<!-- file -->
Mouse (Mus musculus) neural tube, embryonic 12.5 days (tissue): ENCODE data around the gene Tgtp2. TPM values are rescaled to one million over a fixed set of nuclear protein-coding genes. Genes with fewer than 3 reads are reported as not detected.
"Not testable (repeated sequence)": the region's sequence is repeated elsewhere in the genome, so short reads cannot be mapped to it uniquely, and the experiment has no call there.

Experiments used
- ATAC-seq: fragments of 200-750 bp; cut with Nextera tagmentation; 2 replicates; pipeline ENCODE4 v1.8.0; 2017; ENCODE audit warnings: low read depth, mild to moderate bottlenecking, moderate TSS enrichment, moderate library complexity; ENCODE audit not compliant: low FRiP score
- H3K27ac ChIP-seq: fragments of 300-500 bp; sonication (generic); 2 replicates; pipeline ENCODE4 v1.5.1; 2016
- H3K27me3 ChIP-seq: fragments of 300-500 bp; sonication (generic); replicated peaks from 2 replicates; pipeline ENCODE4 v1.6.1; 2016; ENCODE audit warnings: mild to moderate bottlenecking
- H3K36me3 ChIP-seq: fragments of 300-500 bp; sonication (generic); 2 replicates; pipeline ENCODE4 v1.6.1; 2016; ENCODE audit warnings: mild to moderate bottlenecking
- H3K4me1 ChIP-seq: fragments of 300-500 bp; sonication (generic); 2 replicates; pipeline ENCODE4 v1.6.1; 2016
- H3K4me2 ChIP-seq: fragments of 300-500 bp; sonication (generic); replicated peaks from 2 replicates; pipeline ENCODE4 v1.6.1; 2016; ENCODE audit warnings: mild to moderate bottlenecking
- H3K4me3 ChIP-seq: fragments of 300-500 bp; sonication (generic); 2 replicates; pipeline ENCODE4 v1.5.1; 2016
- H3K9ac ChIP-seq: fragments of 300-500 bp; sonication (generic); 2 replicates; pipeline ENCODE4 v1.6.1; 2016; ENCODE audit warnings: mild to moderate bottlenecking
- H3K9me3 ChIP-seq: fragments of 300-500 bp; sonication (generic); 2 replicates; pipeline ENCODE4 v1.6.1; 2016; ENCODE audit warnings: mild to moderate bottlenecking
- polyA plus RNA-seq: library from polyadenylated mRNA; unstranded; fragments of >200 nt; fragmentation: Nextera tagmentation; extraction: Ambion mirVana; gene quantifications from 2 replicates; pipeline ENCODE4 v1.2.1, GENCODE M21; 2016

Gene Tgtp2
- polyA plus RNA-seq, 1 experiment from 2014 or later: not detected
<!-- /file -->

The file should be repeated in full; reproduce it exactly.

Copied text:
Mouse (Mus musculus) neural tube, embryonic 12.5 days (tissue): ENCODE data around the gene Tgtp2. TPM values are rescaled to one million over a fixed set of nuclear protein-coding genes. Genes with fewer than 3 reads are reported as not detected.
"Not testable (repeated sequence)": the region's sequence is repeated elsewhere in the genome, so short reads cannot be mapped to it uniquely, and the experiment has no call there.

Experiments used
- ATAC-seq: fragments of 200-750 bp; cut with Nextera tagmentation; 2 replicates; pipeline ENCODE4 v1.8.0; 2017; ENCODE audit warnings: low read depth, mild to moderate bottlenecking, moderate TSS enrichment, moderate library complexity; ENCODE audit not compliant: low FRiP score
- H3K27ac ChIP-seq: fragments of 300-500 bp; sonication (generic); 2 replicates; pipeline ENCODE4 v1.5.1; 2016
- H3K27me3 ChIP-seq: fragments of 300-500 bp; sonication (generic); replicated peaks from 2 replicates; pipeline ENCODE4 v1.6.1; 2016; ENCODE audit warnings: mild to moderate bottlenecking
- H3K36me3 ChIP-seq: fragments of 300-500 bp; sonication (generic); 2 replicates; pipeline ENCODE4 v1.6.1; 2016; ENCODE audit warnings: mild to moderate bottlenecking
- H3K4me1 ChIP-seq: fragments of 300-500 bp; sonication (generic); 2 replicates; pipeline ENCODE4 v1.6.1; 2016
- H3K4me2 ChIP-seq: fragments of 300-500 bp; sonication (generic); replicated peaks from 2 replicates; pipeline ENCODE4 v1.6.1; 2016; ENCODE audit warnings: mild to moderate bottlenecking
- H3K4me3 ChIP-seq: fragments of 300-500 bp; sonication (generic); 2 replicates; pipeline ENCODE4 v1.5.1; 2016
- H3K9ac ChIP-seq: fragments of 300-500 bp; sonication (generic); 2 replicates; pipeline ENCODE4 v1.6.1; 2016; ENCODE audit warnings: mild to moderate bottlenecking
- H3K9me3 ChIP-seq: fragments of 300-500 bp; sonication (generic); 2 replicates; pipeline ENCODE4 v1.6.1; 2016; ENCODE audit warnings: mild to moderate bottlenecking
- polyA plus RNA-seq: library from polyadenylated mRNA; unstranded; fragments of >200 nt; fragmentation: Nextera tagmentation; extraction: Ambion mirVana; gene quantifications from 2 replicates; pipeline ENCODE4 v1.2.1, GENCODE M21; 2016

Gene Tgtp2
- polyA plus RNA-seq, 1 experiment from 2014 or later: not detected